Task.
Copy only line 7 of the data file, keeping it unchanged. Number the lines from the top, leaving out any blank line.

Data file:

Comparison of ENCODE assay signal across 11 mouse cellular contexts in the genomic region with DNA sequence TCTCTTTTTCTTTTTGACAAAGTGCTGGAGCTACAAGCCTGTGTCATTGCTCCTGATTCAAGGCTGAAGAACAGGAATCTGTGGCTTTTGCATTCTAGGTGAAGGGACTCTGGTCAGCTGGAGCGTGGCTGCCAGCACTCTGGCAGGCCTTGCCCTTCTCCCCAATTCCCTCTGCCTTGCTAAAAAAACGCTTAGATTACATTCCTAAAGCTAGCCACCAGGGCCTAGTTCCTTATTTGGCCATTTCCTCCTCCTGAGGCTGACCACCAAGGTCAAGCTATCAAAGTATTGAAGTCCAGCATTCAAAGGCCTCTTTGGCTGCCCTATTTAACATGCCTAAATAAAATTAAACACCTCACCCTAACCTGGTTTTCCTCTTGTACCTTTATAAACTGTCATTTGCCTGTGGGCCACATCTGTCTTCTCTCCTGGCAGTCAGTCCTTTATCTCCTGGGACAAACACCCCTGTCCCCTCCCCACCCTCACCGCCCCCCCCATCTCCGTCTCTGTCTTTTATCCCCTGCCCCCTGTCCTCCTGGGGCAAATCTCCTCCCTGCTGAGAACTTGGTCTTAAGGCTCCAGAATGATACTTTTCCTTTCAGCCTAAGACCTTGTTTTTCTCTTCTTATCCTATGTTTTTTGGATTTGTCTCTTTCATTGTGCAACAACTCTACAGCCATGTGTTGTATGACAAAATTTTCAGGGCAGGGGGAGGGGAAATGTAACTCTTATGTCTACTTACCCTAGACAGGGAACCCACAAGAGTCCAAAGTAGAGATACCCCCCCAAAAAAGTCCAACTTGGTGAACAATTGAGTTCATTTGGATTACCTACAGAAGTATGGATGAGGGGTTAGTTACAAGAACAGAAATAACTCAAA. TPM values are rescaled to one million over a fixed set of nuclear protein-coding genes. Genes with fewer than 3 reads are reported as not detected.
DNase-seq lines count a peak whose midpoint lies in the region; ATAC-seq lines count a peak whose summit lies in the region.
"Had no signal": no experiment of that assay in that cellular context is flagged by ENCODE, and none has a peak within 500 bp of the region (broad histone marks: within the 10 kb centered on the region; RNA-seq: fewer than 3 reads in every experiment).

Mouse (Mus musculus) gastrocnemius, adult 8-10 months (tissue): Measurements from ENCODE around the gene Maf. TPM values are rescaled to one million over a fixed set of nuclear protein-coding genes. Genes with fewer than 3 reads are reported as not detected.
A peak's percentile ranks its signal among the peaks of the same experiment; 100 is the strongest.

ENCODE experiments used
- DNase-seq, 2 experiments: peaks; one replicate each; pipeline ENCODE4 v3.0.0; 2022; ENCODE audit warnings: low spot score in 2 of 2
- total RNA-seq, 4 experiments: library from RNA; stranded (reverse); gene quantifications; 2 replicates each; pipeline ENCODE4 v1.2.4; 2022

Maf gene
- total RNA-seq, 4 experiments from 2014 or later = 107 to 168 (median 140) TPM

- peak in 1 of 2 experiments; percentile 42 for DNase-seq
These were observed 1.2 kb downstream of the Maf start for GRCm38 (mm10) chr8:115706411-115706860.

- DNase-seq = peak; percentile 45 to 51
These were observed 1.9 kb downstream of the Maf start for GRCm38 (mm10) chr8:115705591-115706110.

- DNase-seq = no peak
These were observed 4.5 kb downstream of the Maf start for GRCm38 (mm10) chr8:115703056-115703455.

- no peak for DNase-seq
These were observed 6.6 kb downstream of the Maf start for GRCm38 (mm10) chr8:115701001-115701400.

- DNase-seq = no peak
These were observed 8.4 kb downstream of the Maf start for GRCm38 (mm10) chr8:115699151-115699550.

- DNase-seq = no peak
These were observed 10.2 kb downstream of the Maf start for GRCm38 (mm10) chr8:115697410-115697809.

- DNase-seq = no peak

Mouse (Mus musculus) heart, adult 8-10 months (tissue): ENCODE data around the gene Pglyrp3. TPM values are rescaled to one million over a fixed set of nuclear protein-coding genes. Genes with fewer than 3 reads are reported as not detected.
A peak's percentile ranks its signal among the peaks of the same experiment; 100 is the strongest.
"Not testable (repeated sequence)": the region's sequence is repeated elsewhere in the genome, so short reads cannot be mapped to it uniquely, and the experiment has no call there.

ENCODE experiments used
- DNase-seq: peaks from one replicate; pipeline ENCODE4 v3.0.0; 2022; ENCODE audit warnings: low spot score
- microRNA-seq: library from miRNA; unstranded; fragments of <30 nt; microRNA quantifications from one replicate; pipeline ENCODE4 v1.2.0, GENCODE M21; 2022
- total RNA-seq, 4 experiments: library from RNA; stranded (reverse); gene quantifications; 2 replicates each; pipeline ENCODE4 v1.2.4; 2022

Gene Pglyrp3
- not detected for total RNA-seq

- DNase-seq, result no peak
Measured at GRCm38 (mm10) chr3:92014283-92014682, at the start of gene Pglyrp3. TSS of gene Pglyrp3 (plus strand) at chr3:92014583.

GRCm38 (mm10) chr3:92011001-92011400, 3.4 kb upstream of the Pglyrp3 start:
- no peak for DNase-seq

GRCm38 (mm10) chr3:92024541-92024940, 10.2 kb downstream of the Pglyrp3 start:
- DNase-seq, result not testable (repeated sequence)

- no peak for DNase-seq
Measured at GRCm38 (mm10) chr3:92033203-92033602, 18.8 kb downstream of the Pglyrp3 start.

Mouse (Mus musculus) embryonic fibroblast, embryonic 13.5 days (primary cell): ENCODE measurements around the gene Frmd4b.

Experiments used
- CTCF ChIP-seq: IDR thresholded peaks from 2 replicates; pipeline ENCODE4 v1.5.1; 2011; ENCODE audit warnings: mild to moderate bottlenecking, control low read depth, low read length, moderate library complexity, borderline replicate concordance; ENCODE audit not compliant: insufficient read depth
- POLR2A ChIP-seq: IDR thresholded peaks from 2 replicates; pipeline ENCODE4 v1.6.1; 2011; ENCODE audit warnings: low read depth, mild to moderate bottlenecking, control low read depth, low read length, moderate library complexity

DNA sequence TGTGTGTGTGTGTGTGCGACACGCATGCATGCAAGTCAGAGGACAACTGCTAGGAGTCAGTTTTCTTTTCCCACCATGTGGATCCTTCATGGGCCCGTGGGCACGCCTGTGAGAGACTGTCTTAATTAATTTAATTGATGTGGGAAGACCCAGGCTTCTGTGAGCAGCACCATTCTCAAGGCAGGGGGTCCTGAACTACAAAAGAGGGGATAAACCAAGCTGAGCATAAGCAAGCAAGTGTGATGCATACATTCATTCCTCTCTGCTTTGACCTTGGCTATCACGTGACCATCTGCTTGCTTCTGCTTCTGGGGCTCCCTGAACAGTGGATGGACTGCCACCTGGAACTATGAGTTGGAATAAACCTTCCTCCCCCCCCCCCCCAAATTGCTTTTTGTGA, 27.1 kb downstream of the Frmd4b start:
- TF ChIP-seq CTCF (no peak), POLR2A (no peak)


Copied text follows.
- DNase-seq, 2 experiments: peaks; one replicate each; pipeline ENCODE4 v3.0.0; 2022; ENCODE audit warnings: low spot score in 2 of 2